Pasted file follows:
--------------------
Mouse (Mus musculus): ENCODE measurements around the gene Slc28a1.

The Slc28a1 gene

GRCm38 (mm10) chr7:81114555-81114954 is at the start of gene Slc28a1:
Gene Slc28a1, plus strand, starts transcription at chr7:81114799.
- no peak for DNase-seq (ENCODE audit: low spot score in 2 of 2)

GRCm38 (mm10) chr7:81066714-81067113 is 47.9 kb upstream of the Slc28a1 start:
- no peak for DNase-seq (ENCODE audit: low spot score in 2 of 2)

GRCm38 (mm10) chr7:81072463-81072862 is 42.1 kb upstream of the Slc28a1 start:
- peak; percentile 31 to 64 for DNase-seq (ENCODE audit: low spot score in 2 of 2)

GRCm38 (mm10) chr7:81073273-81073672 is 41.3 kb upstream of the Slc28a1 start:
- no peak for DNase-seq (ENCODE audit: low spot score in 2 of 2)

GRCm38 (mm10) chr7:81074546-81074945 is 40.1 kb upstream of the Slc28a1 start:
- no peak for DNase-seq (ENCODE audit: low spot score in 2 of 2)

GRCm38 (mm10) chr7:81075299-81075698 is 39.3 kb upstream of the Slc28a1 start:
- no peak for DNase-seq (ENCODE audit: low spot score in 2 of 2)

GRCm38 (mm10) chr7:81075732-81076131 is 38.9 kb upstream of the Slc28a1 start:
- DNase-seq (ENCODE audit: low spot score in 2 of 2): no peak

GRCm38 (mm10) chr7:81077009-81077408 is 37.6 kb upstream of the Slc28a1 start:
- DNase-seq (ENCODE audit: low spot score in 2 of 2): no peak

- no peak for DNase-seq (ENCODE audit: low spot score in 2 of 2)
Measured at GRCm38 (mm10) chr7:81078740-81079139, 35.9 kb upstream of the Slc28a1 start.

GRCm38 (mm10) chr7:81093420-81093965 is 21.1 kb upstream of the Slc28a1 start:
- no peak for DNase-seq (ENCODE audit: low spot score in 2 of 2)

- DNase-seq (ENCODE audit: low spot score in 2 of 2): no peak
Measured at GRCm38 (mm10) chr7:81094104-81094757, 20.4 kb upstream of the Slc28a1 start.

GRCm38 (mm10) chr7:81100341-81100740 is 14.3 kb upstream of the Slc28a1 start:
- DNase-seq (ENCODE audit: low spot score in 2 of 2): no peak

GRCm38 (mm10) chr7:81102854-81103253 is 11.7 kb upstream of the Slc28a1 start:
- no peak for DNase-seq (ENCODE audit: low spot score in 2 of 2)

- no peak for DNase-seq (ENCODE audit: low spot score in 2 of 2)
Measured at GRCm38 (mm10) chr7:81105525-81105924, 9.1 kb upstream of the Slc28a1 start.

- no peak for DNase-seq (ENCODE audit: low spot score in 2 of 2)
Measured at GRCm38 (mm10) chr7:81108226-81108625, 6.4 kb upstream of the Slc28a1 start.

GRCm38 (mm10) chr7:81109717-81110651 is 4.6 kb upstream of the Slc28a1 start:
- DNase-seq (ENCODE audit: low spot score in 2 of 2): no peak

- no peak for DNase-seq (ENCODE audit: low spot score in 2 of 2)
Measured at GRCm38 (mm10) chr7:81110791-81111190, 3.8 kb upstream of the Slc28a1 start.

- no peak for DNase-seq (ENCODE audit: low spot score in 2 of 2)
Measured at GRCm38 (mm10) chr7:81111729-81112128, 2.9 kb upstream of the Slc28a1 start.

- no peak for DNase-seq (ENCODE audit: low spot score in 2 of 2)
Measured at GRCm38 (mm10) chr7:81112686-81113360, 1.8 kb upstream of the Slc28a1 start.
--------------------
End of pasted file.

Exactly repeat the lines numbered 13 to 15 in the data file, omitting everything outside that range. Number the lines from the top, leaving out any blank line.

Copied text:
- no peak for DNase-seq (ENCODE audit: low spot score in 2 of 2)

GRCm38 (mm10) chr7:81075299-81075698 is 39.3 kb upstream of the Slc28a1 start:
- no peak for DNase-seq (ENCODE audit: low spot score in 2 of 2)